Confidentiality of Information. Immediately upon execution of this Agreement and at all times hereunder the Clinic will provide the Association and/or Perry with Confidential Information (as defined herein). The Association and Perry agree to keep confidential and not to disclose to others at any time the Confidential Information, except (i) with the written consent of the Clinic, (ii) if such Confidential Information is generally known to the public (other than through breach of this Section 2.11), or (iii) as expressly required by law. Confidential Information shall include, but shall not be limited to, the following: (a) the data bases of the Clinic including, but not limited to, patient names, addresses and telephone numbers; (b) the clinical and research protocols of the Clinic; (c) contractual arrangements between the Clinic and insurers or managed care associations or other payors and all marketing materials or ideas; (d) the hiring needs, salary levels and skills of employees of the Clinic; (e) the referral sources of the Clinic; end (f) any secrets, propriety or financial information, confidential technology, patient lists or trade secrets of the Clinic or its other physician employees, or any matter or information ascertained by the Association or Perry through their relationship with the Clinic, the use or disclosure of which might be construed to be contrary to the best interests of the Clinic, its shareholders, officers, directors, employees, affiliates, and other physicians (the "Confidential Information"). Immediately upon the execution of this Agreement and at all times thereafter, the Association and Perry further agrees that during the Term and as of the date termination of this Agreement, neither will take or retain, without the prior written consent of the Clinic, any papers, slides, data (electronic or otherwise), records, patient lists, files, computer diskettes, research data, business plans and marketing studies or other demographic analysis, information regarding payor contracts entered or under consideration by the Clinic, or other documents or copies thereof or other Confidential Information of any kind belonging to the Clinic pertaining to its business, payers, customers, patients, financial condition, or activities. The Association and Perry acknowledge that a remedy at law for any breach by the Association and/or Perry of this provision will be inadequate, and the Association and Perry hereby agrees that the Clinic shall be entitled to seek injunctive relief in case of any such breach in addition to all other relief that may be available to the Clinic.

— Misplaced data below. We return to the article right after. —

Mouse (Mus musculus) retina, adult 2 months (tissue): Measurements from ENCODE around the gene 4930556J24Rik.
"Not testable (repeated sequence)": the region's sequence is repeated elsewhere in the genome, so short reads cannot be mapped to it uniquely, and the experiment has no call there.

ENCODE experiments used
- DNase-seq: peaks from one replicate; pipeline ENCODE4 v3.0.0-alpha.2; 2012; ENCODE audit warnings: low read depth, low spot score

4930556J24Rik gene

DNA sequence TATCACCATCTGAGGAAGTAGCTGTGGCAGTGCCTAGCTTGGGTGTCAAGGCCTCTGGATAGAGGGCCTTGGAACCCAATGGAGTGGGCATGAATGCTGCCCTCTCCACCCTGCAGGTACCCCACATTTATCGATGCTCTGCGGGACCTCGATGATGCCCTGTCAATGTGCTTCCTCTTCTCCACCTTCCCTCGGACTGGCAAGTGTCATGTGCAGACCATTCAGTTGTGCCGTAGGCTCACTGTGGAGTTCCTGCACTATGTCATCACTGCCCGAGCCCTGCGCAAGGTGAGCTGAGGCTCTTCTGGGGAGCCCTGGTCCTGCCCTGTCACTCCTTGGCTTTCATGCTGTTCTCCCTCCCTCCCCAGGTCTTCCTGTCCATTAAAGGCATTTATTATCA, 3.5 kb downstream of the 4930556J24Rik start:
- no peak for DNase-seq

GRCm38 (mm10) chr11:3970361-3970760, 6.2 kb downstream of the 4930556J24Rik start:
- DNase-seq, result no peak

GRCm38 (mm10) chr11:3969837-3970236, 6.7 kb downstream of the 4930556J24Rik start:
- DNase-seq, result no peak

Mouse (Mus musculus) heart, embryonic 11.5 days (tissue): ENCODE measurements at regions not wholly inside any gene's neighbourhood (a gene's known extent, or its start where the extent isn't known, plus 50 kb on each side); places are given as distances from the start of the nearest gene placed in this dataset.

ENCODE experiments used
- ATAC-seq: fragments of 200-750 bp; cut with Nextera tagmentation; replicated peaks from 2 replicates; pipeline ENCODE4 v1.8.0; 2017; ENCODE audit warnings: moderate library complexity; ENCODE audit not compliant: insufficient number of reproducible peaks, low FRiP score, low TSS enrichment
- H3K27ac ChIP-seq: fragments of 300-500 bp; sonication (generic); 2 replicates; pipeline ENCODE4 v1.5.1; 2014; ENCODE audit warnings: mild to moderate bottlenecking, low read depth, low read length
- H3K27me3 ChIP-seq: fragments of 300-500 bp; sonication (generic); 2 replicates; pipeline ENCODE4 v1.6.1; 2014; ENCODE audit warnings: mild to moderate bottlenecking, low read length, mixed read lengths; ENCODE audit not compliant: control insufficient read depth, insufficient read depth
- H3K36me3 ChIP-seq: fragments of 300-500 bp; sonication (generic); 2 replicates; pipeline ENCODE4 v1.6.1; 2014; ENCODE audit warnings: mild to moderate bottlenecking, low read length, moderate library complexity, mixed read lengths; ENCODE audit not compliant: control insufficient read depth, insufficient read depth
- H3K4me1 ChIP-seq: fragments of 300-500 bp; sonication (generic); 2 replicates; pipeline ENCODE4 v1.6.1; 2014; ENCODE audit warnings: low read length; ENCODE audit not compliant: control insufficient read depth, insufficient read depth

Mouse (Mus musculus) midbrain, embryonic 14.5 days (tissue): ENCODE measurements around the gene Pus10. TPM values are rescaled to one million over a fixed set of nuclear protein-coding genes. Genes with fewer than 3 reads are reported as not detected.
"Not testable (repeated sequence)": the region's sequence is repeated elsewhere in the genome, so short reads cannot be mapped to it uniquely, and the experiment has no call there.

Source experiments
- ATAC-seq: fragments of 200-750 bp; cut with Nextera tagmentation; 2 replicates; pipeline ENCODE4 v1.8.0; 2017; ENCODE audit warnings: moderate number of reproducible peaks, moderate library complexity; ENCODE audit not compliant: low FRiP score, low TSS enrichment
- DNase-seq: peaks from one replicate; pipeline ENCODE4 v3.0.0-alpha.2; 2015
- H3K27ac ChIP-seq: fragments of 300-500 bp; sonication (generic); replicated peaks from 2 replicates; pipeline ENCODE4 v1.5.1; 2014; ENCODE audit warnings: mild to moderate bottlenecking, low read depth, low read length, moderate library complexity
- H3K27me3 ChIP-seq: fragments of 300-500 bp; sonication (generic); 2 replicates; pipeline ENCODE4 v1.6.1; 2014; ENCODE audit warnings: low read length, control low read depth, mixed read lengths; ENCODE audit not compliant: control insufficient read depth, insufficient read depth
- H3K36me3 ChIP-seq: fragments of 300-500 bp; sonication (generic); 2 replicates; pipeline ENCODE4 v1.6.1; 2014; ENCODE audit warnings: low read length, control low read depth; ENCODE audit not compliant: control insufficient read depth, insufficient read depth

49. Although Defendant St. Louis was presented with the same agreement, he suggested certain minor changes and modifications to the document. Counsel for Spinal and the Spinal Operating Companies and counsel for Defendant St. Louis were working to finalize the agreement, but, for the reasons set forth below, Defendant St. Louis did not ultimately sign the agreement.
50. After significant expense and effort, the surgery center and related medical operations of Spinal and Spinal Operating Companies began operations in August of 2004. In the first month of operation, Spinal and Spinal Operating Companies performed numerous surgeries and regularly saw prospective patients; this activity continued in September, October, and part of November of 2004. It was expected that Spinal and Spinal Operating Companies would be in the black consistent with projections in the business plan.
51. Within a month after the surgery center opened, through significant time and expense of Spinal and the Spinal Operating Companies, a prospective patient list (persons interested in receiving the advanced surgeries performed by Spinal and the Spinal Operating Companies) was created. The list was comprised of potential patients obtained through the seminars conducted by Spinal and the Spinal Operating Companies as well as from other marketing efforts initiated by the companies. The list of patients was confidential, proprietary and trade secret information of Spinal and the Spinal Operating Companies.